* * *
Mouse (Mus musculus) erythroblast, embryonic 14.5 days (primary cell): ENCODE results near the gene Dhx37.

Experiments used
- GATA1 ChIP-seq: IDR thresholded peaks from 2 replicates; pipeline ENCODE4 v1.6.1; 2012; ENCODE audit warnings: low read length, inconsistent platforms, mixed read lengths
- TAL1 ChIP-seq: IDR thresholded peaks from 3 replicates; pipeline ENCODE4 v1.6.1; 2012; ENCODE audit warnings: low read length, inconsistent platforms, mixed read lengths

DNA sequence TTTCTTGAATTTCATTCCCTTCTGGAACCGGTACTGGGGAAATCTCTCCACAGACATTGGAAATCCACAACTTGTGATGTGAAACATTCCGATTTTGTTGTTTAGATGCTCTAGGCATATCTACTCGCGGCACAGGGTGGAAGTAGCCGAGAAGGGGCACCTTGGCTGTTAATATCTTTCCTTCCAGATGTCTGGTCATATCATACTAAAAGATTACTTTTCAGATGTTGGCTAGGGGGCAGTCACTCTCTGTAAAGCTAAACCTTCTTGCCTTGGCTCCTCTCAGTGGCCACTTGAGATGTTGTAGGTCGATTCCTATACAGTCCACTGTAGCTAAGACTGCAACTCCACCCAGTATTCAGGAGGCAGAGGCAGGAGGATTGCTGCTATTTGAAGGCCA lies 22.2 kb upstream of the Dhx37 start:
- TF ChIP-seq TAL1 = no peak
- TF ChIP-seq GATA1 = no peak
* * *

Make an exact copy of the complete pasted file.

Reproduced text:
Mouse (Mus musculus) erythroblast, embryonic 14.5 days (primary cell): ENCODE results near the gene Dhx37.

Experiments used
- GATA1 ChIP-seq: IDR thresholded peaks from 2 replicates; pipeline ENCODE4 v1.6.1; 2012; ENCODE audit warnings: low read length, inconsistent platforms, mixed read lengths
- TAL1 ChIP-seq: IDR thresholded peaks from 3 replicates; pipeline ENCODE4 v1.6.1; 2012; ENCODE audit warnings: low read length, inconsistent platforms, mixed read lengths

DNA sequence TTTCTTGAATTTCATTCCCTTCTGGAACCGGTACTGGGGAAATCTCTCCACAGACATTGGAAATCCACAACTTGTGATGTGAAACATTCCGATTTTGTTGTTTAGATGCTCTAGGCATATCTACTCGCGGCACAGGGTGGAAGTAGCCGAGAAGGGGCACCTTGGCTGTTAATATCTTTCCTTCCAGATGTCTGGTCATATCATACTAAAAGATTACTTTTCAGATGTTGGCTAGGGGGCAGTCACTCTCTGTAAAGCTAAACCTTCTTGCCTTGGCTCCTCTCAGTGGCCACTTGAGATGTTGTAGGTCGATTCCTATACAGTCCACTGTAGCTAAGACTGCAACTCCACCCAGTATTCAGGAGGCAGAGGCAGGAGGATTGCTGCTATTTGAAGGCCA lies 22.2 kb upstream of the Dhx37 start:
- TF ChIP-seq TAL1 = no peak
- TF ChIP-seq GATA1 = no peak